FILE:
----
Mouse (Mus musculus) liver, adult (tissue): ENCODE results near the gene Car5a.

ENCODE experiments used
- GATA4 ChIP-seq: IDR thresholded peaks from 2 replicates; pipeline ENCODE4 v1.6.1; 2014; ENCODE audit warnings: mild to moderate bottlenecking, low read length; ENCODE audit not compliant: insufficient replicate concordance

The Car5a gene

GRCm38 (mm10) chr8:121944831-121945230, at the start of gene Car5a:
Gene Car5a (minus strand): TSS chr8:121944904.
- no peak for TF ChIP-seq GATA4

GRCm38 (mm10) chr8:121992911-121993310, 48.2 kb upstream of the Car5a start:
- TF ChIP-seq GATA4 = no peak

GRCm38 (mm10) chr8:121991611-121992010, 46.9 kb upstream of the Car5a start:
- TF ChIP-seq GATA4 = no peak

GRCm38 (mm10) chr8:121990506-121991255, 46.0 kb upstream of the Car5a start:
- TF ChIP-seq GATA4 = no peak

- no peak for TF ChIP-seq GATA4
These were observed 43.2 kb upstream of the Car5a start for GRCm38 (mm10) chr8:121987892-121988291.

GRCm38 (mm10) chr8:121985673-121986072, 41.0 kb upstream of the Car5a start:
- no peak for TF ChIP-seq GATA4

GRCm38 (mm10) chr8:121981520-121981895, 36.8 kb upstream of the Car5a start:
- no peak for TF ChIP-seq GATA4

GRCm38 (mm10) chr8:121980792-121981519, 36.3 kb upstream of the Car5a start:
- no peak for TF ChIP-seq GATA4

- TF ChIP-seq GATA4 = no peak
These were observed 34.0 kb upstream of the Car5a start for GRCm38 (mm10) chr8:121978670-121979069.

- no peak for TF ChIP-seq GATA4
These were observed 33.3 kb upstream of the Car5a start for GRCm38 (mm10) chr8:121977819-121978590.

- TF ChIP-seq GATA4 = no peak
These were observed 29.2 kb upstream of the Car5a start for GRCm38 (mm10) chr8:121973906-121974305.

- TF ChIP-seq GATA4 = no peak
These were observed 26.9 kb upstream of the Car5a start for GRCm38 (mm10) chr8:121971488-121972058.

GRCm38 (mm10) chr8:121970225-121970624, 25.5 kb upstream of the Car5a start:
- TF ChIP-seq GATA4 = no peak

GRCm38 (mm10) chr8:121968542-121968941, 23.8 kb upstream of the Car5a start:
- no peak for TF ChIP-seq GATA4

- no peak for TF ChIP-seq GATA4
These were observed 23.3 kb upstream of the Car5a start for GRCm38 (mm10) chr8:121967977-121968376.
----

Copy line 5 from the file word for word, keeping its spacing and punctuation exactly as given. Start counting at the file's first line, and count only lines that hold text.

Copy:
GRCm38 (mm10) chr8:121944831-121945230, at the start of gene Car5a: